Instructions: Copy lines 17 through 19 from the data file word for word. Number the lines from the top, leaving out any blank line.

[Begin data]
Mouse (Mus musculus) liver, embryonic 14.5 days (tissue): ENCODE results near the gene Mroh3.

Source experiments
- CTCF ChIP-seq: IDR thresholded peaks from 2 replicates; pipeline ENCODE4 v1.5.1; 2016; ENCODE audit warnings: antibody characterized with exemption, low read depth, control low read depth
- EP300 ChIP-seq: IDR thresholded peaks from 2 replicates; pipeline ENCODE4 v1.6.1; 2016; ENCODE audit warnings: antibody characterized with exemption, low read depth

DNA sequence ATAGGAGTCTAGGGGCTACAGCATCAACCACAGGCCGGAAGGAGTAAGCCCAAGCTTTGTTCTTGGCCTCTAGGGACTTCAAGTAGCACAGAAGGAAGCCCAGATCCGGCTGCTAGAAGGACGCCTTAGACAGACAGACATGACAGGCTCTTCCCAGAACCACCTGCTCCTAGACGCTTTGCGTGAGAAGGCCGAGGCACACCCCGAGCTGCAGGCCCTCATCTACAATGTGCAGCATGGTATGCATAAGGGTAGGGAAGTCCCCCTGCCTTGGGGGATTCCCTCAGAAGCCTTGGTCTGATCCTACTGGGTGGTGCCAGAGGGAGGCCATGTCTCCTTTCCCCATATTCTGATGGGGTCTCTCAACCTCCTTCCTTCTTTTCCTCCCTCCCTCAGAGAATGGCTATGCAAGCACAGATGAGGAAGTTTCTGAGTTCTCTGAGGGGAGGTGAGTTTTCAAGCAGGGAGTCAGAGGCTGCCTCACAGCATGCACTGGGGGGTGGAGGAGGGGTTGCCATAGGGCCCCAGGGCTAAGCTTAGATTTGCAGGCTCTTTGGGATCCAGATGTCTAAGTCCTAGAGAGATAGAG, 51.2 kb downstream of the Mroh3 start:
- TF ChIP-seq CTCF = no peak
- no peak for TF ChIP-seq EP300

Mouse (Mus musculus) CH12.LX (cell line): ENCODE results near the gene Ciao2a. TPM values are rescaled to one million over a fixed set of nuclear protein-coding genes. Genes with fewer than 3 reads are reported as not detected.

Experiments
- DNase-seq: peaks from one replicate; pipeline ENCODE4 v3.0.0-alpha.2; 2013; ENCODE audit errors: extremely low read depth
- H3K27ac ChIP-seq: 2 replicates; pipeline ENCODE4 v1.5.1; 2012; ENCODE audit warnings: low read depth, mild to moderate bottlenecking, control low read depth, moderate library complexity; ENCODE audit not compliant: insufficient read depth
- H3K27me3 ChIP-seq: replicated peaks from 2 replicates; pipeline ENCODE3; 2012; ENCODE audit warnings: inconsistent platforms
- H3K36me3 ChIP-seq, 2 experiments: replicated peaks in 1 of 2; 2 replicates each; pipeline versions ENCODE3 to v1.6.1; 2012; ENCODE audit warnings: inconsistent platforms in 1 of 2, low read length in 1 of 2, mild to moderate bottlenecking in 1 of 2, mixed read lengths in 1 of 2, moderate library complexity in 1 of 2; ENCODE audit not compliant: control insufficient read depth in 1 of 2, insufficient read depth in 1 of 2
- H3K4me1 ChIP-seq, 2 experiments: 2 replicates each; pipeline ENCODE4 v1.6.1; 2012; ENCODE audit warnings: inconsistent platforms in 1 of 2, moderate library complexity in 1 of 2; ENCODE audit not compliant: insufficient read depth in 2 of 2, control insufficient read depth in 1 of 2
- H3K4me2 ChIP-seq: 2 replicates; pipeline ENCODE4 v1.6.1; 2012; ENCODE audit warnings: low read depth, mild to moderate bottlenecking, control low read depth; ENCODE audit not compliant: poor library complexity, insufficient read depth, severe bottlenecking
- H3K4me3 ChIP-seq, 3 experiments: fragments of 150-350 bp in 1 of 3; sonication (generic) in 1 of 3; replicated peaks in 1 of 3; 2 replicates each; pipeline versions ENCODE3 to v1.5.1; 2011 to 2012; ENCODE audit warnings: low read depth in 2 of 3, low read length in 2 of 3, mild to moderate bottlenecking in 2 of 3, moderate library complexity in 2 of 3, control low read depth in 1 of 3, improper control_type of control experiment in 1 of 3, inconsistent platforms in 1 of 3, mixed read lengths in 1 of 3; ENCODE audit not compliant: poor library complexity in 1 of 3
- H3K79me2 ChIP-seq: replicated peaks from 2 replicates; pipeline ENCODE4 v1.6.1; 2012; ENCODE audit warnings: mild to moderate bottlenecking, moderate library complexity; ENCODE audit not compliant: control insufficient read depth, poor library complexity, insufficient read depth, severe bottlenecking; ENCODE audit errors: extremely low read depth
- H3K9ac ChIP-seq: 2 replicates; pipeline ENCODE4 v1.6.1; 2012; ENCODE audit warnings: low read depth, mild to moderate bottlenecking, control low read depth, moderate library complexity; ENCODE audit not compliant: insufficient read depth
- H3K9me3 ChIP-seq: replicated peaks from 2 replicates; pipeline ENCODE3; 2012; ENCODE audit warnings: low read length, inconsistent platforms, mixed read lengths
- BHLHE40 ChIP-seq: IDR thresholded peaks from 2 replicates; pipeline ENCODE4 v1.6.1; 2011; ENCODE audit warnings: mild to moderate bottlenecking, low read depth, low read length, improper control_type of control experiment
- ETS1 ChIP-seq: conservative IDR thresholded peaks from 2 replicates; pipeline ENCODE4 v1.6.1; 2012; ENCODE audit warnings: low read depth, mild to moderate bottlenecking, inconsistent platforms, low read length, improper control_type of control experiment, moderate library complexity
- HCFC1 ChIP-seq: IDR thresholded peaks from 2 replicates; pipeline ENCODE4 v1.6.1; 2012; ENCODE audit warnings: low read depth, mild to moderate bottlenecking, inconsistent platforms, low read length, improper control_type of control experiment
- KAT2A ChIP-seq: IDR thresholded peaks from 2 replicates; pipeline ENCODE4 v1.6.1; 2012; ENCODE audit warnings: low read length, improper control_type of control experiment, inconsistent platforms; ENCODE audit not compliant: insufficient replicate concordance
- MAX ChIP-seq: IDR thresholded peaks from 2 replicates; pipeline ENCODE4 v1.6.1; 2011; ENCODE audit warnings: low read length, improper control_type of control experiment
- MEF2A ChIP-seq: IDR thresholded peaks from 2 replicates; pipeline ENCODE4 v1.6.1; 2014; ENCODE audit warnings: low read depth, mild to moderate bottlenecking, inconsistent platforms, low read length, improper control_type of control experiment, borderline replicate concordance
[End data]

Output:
- H3K79me2 ChIP-seq: replicated peaks from 2 replicates; pipeline ENCODE4 v1.6.1; 2012; ENCODE audit warnings: mild to moderate bottlenecking, moderate library complexity; ENCODE audit not compliant: control insufficient read depth, poor library complexity, insufficient read depth, severe bottlenecking; ENCODE audit errors: extremely low read depth
- H3K9ac ChIP-seq: 2 replicates; pipeline ENCODE4 v1.6.1; 2012; ENCODE audit warnings: low read depth, mild to moderate bottlenecking, control low read depth, moderate library complexity; ENCODE audit not compliant: insufficient read depth
- H3K9me3 ChIP-seq: replicated peaks from 2 replicates; pipeline ENCODE3; 2012; ENCODE audit warnings: low read length, inconsistent platforms, mixed read lengths